First published in The Times, Tuesday October 24 2016
This eerie slice of contemporary noir is not what we’ve come to expect from the playwright Rob Drummond. His notable earlier works include Bullet Catch, in which Drummond recreated the classic magic trick with the help of audience participants. In Fidelity, which debuted at this year’s Edinburgh Festival Fringe, explored questions of love and monogamy through a Blind Date-style game show format involving single audience members.
His new play is comparatively linear, drawing on the tropes of the thriller to grapple with issues of personal motivation, the nature of altruism and self-sacrifice. In the opening sequence a young man, Isaac (Andrew Rothney), returns to his family farmstead following a stretch in prison. So far, so familiar a proposition, you might think, but there is a particular urgency to this homecoming. Autumn (Sarah Miele), the daughter Isaac has never met, is in the advanced stages of kidney disease. As the young girl has already endured two failed transplants, her father is now her only chance of survival.
Pic: Mihaela Bodlovic
Luring Isaac back into the fold represents one final desperate throw of the dice for Autumn’s adoring grandmother, Sophia (Blythe Duff), and aunt, Violet (Frances Thorburn). Their long effort to secure a future for the child has become all-consuming. Yet, as the plot unfolds over the course of Isaac’s visit, Drummond attempts to show how such single-minded focus on a loved one’s welfare can have devastating consequences for the lives of others.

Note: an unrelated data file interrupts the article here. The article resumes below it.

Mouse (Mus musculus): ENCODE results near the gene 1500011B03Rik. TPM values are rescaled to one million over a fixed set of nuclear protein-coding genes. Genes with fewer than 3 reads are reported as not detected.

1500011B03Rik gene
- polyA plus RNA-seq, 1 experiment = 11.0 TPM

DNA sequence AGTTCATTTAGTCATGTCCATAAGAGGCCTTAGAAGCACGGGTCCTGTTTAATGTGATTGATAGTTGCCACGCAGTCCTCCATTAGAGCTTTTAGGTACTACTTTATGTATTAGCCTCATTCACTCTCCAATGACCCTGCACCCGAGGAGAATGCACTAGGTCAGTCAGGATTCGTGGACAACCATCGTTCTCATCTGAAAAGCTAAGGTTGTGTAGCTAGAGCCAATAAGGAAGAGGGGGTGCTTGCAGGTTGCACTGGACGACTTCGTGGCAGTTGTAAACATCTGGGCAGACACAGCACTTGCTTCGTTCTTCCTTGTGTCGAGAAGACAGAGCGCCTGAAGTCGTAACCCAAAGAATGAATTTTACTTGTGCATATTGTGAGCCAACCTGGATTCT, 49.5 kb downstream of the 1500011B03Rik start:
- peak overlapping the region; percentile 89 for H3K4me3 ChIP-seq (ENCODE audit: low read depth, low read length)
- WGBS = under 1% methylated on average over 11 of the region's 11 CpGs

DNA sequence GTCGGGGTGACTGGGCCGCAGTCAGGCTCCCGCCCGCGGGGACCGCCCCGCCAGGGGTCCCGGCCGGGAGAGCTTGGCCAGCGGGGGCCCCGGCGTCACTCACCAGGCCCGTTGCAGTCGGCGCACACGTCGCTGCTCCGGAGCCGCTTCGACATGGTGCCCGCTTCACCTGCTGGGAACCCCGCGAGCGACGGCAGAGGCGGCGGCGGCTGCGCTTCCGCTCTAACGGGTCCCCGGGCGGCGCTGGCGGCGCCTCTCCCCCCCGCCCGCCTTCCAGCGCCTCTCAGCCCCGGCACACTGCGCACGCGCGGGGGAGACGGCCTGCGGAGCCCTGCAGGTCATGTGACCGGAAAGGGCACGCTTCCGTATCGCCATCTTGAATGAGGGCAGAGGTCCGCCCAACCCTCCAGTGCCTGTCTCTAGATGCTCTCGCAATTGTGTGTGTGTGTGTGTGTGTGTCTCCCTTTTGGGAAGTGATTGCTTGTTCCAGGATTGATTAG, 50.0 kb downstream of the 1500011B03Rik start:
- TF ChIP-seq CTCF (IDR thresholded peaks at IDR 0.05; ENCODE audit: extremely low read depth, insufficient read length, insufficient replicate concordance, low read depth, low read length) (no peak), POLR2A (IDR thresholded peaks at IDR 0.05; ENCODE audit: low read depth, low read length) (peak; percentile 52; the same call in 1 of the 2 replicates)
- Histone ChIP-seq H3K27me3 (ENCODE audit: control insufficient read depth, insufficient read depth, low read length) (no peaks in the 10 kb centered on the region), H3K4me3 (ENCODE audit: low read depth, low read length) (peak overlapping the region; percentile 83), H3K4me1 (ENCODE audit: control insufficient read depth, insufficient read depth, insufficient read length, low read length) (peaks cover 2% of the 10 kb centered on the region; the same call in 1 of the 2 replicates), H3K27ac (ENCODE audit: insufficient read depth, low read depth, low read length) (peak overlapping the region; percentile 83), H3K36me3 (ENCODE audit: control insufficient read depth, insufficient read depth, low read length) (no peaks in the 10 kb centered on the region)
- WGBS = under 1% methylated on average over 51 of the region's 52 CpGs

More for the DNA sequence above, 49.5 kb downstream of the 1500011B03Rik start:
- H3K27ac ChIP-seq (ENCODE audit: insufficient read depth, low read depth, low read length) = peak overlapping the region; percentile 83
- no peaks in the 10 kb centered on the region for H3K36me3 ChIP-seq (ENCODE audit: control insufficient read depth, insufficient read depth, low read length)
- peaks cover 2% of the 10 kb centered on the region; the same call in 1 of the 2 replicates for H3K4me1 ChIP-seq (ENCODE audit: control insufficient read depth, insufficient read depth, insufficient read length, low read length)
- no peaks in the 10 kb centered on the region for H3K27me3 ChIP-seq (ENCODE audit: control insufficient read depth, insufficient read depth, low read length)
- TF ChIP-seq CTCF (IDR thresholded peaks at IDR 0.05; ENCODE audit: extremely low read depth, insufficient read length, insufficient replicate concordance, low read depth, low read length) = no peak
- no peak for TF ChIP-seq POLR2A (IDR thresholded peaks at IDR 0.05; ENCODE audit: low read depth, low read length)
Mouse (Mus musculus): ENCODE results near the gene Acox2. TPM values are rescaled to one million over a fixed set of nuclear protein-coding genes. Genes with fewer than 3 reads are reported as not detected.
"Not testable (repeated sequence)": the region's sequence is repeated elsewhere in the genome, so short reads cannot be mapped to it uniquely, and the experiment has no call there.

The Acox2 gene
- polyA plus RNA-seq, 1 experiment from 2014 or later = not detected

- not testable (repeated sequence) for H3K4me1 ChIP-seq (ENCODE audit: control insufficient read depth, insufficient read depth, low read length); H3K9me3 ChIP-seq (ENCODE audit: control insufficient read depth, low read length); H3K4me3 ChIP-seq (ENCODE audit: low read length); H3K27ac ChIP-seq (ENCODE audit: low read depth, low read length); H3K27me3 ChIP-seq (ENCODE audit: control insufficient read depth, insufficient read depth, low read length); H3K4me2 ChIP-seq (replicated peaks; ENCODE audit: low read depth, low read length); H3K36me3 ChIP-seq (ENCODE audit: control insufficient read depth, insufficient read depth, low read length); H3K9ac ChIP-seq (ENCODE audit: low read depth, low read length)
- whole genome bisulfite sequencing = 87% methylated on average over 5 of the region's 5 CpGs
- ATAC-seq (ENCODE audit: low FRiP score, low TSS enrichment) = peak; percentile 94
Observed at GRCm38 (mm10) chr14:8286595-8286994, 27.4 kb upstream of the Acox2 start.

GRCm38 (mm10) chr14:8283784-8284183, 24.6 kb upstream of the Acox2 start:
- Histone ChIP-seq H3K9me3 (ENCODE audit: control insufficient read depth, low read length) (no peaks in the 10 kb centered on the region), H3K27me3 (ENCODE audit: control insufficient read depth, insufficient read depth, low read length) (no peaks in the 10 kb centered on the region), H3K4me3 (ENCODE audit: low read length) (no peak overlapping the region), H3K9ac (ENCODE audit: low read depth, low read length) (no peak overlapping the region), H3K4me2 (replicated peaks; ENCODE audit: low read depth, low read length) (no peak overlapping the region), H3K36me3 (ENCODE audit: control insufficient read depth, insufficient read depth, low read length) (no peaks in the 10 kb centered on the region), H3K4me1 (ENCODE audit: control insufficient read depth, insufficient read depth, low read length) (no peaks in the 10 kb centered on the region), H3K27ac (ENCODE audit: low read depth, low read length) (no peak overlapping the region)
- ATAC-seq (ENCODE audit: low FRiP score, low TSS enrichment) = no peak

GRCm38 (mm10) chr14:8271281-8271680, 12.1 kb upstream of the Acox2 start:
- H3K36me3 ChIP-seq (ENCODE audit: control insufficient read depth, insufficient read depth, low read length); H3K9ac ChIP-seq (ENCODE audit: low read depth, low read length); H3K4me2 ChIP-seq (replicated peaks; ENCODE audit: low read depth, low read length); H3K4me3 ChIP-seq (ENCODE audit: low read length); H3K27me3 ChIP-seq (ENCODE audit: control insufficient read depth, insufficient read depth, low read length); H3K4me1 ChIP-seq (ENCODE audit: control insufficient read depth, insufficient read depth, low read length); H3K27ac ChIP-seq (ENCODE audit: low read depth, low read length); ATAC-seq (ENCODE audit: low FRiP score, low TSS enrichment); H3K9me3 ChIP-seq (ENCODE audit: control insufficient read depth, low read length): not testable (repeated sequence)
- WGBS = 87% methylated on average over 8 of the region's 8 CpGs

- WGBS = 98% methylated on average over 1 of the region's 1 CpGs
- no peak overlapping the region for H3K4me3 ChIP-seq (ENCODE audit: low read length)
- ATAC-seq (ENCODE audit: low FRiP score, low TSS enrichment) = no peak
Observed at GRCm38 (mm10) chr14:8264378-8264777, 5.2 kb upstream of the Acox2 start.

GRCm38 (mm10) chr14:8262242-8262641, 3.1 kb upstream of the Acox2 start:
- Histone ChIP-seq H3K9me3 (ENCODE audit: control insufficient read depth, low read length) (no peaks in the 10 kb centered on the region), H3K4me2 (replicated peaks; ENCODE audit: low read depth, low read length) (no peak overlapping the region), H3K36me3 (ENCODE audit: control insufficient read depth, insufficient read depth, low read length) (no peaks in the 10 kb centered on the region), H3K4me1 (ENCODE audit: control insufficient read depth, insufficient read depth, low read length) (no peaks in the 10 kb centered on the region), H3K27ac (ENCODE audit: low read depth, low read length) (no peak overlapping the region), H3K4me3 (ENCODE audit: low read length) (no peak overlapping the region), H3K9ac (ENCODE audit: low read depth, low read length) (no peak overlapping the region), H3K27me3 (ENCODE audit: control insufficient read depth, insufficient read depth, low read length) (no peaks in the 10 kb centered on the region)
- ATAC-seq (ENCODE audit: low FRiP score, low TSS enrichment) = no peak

For much of its 90-minute running time, the playwright successfully dramatises this age-old ethical conundrum, while the references in the script to ancient beliefs and rituals combine with the economy and precision of the direction, by Orla O’Loughlin, and Simon Wilkinson’s warm, shadowy lighting to effect a sense of the uncanny that pervades the entire production.
Unfortunately, this co-production between the Tron and the Traverse rather loses its nerve once this dysfunctional family’s dilemma reaches a critical point, with the playwright falling back on a melodramatic finale that entirely fails to convince and rather undermines the hitherto steady, suspenseful pacing and restrained characterisation, not to mention Drummond’s admirably controlled storytelling. Something altogether gentler and subtler at the death would have better maintained the otherwise painstakingly woven spell.